I’m glad this was the last weekend (until next year anyways) where we’re supposed to celebrate our parents and all the wonderful things they’ve done for us. It’s hard to be grateful for the people who caused, and in some cases are still causing, so much of the pain in your life.
I feel like a broken record but sometimes life just nails you in all directions. So this weekend (and a few days before it), rather than reading and posting and being exceptionally negative, I pretty much avoided all forms of social media because I wasn’t feeling much like connecting with anyone.
On Saturday, I took the boys to the beach. I’ve been waiting months to go back and it didn’t disappoint although I must admit that Lake Superior this time of year weighs heavily on the absolutely freezing cold side of the temperature scale. The boys didn’t seem to mind though (I think they just might have some issues) and spent most of the 5 hours in the water.
The beach is one of my absolute favourite places to go when life feels too overwhelming to keep it together. I can be with the people I want to be with and I’m not forced to interact and have conversations I don’t want to be having, there isn’t anyone nagging me about how I’ve done something wrong or should be doing something differently, the voices telling me about how life would be better for everyone if I wasn’t in it sort of die down a bit and the sun and sand calm my soul. The boys can be loud and run and play and just be kids. It’s the perfect way to spend the day.
Sunday was completely different though, and I woke up with a sense of dread.
Father’s Day! Ugggghhh!
It’s a painful reminder of what I don’t have — not only because my father isn’t here physically, but because my father was an abuser. I struggle to make it through the day without being reminded of some of the worst parts of my childhood. Until the day he died, I was absolutely terrified of him.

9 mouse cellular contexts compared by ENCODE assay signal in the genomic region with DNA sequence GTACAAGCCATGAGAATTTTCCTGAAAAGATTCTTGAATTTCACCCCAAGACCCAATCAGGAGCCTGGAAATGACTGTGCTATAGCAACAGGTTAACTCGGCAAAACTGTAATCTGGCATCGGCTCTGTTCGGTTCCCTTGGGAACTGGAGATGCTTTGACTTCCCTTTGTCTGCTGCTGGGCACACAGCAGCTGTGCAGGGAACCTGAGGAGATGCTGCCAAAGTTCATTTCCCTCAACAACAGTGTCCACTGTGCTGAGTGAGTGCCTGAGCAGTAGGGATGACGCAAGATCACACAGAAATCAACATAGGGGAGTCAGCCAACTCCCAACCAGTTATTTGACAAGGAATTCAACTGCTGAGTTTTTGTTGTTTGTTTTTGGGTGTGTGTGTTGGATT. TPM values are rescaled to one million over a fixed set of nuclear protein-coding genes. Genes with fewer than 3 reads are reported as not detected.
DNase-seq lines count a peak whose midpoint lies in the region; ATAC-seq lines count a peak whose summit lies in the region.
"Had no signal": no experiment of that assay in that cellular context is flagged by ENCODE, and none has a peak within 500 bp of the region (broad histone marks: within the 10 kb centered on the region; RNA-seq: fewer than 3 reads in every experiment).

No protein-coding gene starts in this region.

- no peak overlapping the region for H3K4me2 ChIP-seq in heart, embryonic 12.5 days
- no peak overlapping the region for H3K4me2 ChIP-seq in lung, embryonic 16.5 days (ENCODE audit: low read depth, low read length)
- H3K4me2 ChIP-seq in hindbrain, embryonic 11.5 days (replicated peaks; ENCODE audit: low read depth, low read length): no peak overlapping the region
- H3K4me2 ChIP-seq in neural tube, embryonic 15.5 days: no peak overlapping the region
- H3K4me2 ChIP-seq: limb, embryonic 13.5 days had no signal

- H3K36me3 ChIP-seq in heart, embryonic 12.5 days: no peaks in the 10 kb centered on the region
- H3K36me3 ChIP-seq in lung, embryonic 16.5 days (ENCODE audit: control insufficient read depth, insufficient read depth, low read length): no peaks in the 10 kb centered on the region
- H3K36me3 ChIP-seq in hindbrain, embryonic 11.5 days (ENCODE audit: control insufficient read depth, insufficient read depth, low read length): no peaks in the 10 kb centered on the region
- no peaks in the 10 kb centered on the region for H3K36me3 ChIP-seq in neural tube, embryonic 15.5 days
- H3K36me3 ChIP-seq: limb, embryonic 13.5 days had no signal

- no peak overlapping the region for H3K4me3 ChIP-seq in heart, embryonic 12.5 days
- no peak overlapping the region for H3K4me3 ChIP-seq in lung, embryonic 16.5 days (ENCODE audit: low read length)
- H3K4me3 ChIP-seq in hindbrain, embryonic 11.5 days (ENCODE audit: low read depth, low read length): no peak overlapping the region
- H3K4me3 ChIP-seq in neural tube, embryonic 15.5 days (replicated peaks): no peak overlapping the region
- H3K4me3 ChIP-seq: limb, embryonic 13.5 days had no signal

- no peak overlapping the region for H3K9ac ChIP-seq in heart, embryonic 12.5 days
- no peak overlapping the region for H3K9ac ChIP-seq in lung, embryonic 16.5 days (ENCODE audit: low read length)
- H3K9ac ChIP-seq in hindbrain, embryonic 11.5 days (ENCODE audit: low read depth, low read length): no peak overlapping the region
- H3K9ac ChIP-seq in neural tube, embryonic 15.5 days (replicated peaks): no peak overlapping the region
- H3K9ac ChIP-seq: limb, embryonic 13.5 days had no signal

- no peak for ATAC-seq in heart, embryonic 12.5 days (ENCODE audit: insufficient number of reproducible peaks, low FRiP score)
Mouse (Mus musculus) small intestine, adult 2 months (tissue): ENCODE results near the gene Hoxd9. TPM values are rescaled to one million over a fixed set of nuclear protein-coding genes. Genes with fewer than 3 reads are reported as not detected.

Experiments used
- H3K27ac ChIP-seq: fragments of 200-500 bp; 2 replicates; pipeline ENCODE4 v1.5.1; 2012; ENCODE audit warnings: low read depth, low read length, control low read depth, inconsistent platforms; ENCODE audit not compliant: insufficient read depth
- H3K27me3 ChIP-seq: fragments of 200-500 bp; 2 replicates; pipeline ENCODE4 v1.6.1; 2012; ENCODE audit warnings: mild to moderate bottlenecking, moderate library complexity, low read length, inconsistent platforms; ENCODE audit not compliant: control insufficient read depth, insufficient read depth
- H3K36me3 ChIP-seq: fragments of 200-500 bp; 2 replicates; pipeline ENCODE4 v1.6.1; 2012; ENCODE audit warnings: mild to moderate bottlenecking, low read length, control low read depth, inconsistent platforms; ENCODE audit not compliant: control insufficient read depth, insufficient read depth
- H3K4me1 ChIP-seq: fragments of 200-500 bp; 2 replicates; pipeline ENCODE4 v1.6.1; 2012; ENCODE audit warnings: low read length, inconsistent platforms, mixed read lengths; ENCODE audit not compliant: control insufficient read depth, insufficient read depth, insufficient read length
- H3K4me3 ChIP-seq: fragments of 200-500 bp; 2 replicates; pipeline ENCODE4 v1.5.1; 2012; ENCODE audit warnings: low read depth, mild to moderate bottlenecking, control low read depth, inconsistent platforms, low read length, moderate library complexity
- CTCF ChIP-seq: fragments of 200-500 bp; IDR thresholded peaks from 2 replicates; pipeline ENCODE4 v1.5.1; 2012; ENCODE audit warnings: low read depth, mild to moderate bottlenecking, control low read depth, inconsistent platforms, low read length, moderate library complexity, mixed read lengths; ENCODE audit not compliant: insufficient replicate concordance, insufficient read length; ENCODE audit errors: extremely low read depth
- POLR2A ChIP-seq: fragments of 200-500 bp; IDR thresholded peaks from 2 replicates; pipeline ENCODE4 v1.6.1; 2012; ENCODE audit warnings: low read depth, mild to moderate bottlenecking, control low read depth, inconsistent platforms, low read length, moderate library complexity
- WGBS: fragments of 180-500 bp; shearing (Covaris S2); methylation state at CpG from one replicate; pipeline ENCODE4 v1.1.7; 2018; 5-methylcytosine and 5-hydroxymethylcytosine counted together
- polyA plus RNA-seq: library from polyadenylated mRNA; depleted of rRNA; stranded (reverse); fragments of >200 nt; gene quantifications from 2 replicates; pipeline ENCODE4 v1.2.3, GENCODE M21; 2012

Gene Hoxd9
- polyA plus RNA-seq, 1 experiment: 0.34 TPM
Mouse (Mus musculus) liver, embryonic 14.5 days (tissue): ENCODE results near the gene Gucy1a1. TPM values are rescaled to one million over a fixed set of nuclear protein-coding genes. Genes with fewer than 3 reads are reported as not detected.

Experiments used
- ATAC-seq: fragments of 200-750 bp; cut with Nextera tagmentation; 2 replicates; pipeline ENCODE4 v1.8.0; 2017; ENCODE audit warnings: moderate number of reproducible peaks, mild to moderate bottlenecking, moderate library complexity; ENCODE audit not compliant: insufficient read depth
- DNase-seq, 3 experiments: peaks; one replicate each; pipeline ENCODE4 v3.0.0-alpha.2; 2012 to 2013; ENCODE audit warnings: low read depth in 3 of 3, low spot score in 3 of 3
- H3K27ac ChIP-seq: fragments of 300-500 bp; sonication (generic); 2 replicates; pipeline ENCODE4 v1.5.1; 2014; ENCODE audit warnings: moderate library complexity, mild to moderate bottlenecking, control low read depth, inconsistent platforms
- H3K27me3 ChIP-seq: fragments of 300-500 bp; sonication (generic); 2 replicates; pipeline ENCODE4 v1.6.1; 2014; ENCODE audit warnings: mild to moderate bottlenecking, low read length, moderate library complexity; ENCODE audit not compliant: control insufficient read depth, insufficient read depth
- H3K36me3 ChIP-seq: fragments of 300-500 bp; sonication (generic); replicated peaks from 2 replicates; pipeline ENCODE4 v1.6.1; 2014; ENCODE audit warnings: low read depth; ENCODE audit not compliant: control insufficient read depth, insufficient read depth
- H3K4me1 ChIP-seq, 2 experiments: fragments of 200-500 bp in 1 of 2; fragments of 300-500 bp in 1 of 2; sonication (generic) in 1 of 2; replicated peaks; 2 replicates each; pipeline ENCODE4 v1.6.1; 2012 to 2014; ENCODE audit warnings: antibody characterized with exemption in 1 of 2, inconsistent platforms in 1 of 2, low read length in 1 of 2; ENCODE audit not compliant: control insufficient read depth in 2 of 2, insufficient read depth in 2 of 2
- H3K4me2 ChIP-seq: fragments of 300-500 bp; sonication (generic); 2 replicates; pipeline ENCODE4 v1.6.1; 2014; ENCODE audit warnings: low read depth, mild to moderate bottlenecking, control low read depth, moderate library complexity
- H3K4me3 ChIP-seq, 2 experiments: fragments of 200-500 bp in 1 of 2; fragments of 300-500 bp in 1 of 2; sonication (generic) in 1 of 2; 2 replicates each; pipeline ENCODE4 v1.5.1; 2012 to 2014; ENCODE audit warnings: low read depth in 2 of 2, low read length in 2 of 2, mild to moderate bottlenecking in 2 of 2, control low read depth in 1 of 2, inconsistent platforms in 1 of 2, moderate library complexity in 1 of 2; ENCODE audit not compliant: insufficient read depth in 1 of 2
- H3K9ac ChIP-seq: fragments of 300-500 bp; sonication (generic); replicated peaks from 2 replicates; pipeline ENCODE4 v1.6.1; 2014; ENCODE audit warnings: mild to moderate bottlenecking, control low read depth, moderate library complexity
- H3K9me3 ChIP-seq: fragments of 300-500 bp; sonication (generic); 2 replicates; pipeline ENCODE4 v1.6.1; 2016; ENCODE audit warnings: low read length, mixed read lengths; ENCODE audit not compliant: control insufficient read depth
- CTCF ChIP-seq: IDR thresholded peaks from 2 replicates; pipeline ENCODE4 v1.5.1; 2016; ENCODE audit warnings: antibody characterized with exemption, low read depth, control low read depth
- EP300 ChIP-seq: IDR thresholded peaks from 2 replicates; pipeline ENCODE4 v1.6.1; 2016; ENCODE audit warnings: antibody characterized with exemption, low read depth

Not everyone has a superhero father. Not everyone has a father who loved you unconditionally, who was there no matter what, who had tea parties and comforted you and celebrated with you. Fathers are supposed to be protectors. The ones who should shelter us from bullies, hold us when we’re scared, threaten to beat up the monsters under the bed and tell us they will fix things for us.
Sometimes though, they don’t do the things they are supposed to do for us. Sometimes they not only fail to protect us but hurt us as well. Some fathers are more like villains than superheroes.
For a really long time, I tried to go along with the hype. I wouldn’t say much about the day or how horrible I felt about my father and the things that he did. But, I just can’t do it anymore. I can’t sit here and put up Facebook postings pretending that it’s fine. It doesn’t make things easier really, and in many ways, admitting that I had a not-so-great father and feeling what needs to be felt brings it’s own level of hell to the situation.
This morning I finally went on Facebook. I should have waited another day though because not enough has been posted to wipe away the messages and pictures that others have shared regarding their fathers and husbands. I scrolled through as fast as I could, but you can’t avoid it entirely. And it hurts. It hurts and I can’t change the way that it was.
I once asked T if things got easier once a person who caused so much hurt in your life was dead. He looked at me like I had three heads and said ‘you would probably be better able than anyone to answer that question‘. I guess the answer would be, not always. At least with my father it isn’t. It’s horrible. It’s hell. It’s hell now and it was hell having a father who was physically and emotionally abusive.